The three men listened to Tim's tale in unbelieving wonder. "I tell you—" the boy's voice almost broke—"I saw it with my own eyes. I saw the ships haul down their flags, and I saw Jimmy shot. They were fighting on the bridge, and one of the officers with Admiral Winston pulled out a gun and shot him!"

Z-7 got up and paced nervously up and down the room. "After all this!" he muttered. "To think that Operator 5 would be killed by our own men!" He turned to the Secretary of War and General Falk. "That young man was like a son to me. His father served under me. Now his father's in the hospital—and Jimmy is dead!"

The Secretary of War shrugged. "I sympathize with you, Z-7. But there are graver things for us to consider. It appears that Operator 5 was right when he warned us of the Leopard's power. We laughed at him this morning. Now, if he were alive, he could laugh at us."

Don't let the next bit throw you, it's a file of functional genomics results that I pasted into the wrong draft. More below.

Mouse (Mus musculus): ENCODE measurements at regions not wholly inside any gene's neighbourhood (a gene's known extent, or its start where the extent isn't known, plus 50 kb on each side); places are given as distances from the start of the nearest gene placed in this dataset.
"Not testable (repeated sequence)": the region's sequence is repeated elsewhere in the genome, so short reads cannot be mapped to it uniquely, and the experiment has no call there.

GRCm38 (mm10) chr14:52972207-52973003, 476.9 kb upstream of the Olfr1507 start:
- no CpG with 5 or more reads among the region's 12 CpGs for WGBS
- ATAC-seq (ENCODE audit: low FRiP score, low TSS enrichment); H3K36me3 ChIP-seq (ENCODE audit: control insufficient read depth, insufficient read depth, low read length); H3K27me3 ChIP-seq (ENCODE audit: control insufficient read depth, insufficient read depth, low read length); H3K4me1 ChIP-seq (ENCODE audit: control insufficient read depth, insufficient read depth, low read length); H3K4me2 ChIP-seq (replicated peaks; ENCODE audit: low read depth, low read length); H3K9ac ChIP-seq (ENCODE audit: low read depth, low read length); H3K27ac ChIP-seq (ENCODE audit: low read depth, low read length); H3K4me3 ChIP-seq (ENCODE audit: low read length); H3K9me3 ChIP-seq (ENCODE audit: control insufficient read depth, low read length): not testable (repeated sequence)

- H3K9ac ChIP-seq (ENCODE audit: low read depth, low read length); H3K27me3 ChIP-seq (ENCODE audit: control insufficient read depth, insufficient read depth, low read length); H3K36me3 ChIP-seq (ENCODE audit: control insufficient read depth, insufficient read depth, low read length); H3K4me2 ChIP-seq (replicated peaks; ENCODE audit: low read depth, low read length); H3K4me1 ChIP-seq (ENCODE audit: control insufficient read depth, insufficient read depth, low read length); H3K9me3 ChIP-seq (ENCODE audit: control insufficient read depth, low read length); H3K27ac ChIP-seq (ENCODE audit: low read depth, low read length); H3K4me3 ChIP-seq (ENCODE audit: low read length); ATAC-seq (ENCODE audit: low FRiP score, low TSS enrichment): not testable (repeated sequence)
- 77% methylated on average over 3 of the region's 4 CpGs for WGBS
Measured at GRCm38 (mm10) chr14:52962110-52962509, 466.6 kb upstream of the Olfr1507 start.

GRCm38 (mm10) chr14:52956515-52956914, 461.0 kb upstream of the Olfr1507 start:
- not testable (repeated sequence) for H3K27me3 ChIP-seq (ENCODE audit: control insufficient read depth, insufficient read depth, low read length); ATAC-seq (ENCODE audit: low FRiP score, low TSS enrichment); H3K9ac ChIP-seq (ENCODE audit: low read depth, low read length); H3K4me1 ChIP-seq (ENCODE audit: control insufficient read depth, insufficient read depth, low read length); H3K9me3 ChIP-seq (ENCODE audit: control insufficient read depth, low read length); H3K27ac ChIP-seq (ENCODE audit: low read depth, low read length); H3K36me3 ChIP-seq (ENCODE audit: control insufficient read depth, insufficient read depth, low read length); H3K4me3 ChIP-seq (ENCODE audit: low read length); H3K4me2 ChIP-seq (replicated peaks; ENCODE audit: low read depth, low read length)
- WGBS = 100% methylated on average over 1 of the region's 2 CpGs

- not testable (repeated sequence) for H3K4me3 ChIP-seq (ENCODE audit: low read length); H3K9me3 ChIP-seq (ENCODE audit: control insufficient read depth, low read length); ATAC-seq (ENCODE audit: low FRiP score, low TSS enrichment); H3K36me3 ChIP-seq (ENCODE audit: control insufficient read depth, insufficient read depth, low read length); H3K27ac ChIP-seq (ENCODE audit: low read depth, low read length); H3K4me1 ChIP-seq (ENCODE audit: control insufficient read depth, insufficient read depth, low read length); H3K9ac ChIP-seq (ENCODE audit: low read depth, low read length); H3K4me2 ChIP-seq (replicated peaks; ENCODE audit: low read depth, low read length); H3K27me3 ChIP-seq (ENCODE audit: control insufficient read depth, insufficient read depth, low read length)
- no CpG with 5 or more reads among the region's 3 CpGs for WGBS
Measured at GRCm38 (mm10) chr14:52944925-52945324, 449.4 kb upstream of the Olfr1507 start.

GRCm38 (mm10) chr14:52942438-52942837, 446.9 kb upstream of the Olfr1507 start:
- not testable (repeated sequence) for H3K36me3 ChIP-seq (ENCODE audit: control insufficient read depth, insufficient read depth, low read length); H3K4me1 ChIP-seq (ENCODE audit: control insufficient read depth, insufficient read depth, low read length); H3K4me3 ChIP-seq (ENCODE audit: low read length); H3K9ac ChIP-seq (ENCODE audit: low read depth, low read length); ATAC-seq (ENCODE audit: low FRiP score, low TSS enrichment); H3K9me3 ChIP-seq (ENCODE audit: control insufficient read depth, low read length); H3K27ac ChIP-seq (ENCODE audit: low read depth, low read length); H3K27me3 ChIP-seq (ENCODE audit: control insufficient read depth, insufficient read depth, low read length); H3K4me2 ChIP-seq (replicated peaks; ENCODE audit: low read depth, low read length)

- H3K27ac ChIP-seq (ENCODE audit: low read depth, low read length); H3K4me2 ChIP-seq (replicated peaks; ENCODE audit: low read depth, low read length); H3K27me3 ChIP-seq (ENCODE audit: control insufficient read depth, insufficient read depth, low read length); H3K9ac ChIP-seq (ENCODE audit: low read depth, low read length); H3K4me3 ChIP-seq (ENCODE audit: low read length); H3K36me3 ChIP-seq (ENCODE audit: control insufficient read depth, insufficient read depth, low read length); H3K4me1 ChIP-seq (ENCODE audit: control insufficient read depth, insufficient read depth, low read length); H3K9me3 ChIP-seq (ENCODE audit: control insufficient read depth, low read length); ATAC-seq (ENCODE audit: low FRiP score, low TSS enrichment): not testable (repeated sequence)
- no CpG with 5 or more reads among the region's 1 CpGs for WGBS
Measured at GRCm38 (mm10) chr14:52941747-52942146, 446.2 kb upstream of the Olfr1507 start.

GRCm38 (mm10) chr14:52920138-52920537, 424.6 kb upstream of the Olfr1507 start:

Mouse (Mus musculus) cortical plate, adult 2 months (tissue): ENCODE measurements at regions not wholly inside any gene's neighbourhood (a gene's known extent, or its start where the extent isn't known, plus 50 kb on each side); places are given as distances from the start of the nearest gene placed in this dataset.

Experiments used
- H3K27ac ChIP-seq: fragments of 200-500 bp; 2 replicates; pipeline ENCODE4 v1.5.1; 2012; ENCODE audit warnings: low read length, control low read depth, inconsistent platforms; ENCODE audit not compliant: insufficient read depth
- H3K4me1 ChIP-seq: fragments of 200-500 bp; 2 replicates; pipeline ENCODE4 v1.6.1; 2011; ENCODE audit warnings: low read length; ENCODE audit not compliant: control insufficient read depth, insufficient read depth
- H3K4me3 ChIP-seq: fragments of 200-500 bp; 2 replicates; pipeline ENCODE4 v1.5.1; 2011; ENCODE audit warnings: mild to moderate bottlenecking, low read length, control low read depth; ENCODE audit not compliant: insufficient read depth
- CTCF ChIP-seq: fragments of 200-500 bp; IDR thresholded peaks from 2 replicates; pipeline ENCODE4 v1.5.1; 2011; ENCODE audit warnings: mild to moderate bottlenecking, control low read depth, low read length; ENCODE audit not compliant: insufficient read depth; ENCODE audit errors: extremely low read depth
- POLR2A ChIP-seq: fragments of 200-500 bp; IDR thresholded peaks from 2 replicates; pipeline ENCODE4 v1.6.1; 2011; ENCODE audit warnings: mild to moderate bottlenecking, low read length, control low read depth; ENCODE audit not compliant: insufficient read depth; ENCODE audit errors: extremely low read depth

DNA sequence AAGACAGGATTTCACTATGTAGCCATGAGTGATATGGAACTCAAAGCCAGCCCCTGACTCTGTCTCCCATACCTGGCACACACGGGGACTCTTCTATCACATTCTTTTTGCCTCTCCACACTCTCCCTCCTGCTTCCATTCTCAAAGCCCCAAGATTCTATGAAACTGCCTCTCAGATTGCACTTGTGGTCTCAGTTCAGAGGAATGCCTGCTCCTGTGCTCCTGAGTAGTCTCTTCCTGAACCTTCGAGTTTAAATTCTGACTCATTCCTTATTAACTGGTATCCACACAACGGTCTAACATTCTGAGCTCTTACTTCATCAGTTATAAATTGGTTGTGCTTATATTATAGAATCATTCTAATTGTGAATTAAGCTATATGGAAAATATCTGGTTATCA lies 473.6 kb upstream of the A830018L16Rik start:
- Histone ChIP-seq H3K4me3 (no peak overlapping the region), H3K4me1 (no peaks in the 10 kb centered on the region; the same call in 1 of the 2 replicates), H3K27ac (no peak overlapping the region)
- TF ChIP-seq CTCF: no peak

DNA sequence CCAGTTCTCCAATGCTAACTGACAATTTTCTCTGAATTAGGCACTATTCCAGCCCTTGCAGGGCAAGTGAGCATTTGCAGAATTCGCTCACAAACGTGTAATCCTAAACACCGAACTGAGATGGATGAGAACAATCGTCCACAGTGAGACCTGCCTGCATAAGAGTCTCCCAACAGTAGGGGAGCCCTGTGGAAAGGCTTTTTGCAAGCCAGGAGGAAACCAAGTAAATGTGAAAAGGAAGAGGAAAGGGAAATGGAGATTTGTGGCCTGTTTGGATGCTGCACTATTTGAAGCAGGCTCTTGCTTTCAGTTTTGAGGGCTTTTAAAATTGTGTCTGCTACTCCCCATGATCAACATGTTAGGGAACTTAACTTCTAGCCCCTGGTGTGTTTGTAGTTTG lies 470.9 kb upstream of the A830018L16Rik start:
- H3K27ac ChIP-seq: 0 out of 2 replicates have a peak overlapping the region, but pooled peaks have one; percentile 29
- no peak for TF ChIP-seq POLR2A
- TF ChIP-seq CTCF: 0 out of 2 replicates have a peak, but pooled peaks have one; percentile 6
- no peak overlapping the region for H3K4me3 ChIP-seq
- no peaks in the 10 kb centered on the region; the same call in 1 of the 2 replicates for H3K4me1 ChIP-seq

Tim Donovan got up, his lower lip trembling. The boy was trying hard to restrain his emotion. "Jimmy wouldn't laugh at you, Mr. Secretary. He would do something! Look!" Tim pointed dramatically out the window, from which a view of the Upper Bay was afforded. There, under their eyes, was the spectacle of the fleet, limping into port.

Behind the United States ships appeared a line of strange vessels. "There they come!" Tim exclaimed. "The Leopard's fleet! Why do you sit here? Why don't you do something? Are you going to let them take New York?"

General Falk stirred, got up and came to the window.

"They won't take New York," he said with confidence. "The fleet will make a stand in the harbor. Every fort in the harbor and on Staten Island, as well as the coast defense, is just waiting for my signal to open up. We—"

The general stopped short, and his face went pale. "God!" he exclaimed. He reached to the desk, snatched up a telescope, and raised it to his eye. The others in the room clustered around him.